Porto has both heat islands and cold islands

Researcher calls for ‘climate shelters’ in Porto

Researcher calls for ‘climate shelters’ in Porto

He also suggested that the city’s population is largely ‘climate illiterate’

Last week, the University of Minho (Portugal) organized a seminar called “Adaptation strategies for urban tourism in the face of climate change within a framework of post-pandemic opportunities”. What drew attention there was a study on climate change in the Porto Metropolitan Area done by geographer Hélder Lopes, who claimed that the city needs to create ‘climate shelters’ in order to withstand the impact of weather fluctuations.

The researcher, who is also working at U Minho, focused on the areas which attracted the greatest tourist concentrations, which were also the areas that trapped most urban heat. He also identified other areas which, on the other hand, experienced harsher cold waves during the winter. In his opinion, there needs to be strategic intervention in these zones so that the city would become more comfortable for its residents and visitors.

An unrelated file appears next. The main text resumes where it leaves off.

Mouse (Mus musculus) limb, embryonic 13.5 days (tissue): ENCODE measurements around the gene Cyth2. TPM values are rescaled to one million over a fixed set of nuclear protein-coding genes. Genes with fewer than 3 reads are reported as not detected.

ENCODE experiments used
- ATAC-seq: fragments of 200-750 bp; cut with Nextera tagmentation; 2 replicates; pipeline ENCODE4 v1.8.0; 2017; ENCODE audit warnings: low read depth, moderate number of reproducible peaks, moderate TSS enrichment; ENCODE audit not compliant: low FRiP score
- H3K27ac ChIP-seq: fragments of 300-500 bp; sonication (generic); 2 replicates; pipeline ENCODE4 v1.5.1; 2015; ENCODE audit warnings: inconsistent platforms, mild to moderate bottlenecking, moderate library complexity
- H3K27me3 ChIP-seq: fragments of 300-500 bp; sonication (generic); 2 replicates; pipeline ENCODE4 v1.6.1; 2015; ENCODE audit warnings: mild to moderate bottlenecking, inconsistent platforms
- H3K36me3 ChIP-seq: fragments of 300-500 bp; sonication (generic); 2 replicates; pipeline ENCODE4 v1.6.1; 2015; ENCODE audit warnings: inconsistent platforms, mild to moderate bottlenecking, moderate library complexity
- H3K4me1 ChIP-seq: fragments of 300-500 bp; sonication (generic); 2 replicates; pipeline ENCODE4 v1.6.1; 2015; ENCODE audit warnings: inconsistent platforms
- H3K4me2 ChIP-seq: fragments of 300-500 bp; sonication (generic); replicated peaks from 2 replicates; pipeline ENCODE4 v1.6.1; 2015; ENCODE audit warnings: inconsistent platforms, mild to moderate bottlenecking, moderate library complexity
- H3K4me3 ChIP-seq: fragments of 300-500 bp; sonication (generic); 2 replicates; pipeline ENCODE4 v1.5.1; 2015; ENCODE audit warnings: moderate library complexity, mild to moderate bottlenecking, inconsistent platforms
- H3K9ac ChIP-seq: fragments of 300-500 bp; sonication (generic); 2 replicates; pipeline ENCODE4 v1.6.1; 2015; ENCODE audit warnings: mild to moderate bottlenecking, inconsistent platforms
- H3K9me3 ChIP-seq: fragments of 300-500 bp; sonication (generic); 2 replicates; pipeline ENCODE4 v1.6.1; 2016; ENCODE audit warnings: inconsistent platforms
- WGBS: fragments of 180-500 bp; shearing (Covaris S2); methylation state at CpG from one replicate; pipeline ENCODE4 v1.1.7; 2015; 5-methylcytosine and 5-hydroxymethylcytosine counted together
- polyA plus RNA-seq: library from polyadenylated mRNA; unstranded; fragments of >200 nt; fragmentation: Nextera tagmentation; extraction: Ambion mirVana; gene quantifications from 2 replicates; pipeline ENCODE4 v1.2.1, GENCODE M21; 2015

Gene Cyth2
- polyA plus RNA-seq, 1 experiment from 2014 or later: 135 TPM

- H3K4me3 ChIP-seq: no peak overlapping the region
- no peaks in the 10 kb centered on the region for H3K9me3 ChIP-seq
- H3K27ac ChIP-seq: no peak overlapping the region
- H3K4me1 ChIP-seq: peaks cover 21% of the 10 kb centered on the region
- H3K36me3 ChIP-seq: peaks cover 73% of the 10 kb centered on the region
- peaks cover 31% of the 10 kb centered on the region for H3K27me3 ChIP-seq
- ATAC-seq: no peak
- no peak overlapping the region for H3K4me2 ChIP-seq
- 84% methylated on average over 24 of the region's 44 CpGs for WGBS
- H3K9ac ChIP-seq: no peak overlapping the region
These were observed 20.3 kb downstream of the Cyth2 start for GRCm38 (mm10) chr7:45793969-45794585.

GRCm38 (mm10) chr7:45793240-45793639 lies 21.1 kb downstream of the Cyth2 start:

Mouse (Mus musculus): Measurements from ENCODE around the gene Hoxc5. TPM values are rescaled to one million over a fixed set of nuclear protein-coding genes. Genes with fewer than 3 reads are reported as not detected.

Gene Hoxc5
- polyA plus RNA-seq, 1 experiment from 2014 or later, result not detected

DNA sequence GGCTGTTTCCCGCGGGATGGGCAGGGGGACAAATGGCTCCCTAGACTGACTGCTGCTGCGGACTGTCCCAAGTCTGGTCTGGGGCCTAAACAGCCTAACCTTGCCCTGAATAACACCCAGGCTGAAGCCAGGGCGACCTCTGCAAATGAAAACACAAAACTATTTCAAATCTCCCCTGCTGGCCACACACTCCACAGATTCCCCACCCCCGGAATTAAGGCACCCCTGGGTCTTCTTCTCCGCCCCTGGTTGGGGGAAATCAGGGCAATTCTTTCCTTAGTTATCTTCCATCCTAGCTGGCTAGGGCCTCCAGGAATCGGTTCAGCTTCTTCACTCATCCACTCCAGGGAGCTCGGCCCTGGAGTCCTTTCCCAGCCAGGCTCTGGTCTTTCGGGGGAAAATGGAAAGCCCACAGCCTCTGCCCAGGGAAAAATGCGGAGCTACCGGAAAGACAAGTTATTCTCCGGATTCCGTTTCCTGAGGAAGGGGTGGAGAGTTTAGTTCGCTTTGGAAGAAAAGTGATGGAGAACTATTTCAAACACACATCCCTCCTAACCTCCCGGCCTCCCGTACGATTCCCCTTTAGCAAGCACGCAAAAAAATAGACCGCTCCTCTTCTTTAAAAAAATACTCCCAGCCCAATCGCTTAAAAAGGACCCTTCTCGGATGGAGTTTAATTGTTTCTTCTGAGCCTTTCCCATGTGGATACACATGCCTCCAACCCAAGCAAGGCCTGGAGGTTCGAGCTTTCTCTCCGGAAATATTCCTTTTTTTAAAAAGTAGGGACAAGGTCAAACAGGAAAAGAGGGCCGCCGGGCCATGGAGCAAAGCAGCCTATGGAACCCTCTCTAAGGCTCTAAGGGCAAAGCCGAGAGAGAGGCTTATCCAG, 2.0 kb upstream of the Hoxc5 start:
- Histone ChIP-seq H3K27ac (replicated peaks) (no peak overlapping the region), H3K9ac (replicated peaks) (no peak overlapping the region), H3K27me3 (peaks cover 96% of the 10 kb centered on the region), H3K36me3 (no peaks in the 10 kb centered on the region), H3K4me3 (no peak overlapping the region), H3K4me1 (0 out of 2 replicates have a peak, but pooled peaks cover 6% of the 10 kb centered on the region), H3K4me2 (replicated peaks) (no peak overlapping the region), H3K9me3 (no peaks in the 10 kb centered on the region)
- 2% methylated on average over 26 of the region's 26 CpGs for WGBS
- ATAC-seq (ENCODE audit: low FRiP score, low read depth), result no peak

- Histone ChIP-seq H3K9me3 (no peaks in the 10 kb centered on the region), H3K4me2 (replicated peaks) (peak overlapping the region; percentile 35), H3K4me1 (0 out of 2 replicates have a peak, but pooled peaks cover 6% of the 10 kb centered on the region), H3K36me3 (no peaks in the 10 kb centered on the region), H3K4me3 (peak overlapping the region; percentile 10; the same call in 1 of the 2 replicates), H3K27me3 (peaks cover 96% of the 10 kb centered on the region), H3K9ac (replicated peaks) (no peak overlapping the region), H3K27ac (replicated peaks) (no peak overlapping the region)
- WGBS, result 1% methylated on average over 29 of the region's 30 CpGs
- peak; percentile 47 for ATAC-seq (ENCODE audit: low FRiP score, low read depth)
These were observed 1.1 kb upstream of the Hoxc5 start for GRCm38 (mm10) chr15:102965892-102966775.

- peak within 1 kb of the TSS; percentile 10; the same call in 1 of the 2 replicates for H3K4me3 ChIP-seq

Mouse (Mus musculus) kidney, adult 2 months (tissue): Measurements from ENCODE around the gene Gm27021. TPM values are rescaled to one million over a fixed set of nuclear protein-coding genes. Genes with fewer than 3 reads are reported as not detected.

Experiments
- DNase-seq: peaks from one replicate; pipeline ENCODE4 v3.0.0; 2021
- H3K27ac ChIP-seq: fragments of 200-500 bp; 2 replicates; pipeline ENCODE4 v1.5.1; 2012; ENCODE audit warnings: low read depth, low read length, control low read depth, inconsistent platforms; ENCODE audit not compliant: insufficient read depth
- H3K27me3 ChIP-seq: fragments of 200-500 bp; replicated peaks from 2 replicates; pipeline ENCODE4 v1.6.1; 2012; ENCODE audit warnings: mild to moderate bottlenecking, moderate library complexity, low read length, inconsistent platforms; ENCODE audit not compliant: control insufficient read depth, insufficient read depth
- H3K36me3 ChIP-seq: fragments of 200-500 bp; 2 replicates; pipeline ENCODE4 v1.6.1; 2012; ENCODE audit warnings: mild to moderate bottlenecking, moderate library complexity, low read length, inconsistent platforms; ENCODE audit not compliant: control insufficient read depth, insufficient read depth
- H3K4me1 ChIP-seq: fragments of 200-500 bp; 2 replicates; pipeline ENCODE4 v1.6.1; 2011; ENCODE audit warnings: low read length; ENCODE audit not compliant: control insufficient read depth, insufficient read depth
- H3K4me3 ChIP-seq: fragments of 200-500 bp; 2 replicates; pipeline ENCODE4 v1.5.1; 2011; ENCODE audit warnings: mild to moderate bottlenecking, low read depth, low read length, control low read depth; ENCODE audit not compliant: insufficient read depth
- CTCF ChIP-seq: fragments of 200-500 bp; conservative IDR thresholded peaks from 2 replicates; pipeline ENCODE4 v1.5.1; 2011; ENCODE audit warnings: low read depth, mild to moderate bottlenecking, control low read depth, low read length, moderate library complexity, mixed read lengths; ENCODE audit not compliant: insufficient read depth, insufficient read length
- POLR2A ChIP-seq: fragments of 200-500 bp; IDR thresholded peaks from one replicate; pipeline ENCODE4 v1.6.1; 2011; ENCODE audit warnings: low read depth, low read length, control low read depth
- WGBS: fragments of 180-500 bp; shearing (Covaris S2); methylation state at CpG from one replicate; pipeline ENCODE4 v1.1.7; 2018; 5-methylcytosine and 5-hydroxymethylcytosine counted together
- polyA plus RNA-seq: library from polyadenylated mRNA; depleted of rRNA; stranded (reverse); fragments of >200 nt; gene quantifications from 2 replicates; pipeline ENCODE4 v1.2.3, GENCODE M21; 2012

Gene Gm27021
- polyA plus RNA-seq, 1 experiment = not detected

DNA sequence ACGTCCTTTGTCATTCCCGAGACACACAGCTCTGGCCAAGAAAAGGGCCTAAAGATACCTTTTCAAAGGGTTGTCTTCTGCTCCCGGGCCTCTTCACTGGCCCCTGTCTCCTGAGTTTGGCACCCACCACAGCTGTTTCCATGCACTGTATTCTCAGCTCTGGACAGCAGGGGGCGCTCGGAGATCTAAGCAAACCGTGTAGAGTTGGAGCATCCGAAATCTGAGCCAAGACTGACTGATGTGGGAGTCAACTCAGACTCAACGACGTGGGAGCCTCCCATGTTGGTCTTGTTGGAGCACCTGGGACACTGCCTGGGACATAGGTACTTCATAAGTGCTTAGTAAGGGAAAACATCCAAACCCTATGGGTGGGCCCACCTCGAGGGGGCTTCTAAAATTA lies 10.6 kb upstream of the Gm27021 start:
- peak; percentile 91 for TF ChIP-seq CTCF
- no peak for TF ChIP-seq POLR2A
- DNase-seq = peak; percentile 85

The scientists defined the situation as an ‘environmental criticality’

Mr Lopes’ methodology involved microclimatic measurements and questionnaire surveys of tourists during the summer of 2019 and the winters of 2019 and 2020. The team involved in the research concluded that in Porto the areas most susceptible to urban heat are: the one that surrounds the statue of D. Pedro IV and the one immediately north of the sculpture “Abundância/Os Meninos” by Henrique Moreira.

It is necessary to create climate refuges that allow people to protect themselves in the face of a heatwave. Then there is the issue of refuge from cold situations because when we talk about Porto, winter is also very harsh. We have to make decisions that meet these problems,” reiterated the researcher, as quoted by the Lusa news agency.

The areas most susceptible to the cold are those that are forested next to the Ardina statue and, in the north part, near the City Hall building.

Convinced that “climate illiteracy” encompasses the population, senior technicians and policymakers, Hélder Lopes stressed the need to guarantee the “thermoregulation” of urban areas if the society wanted to get serious about making the city a more livable place.



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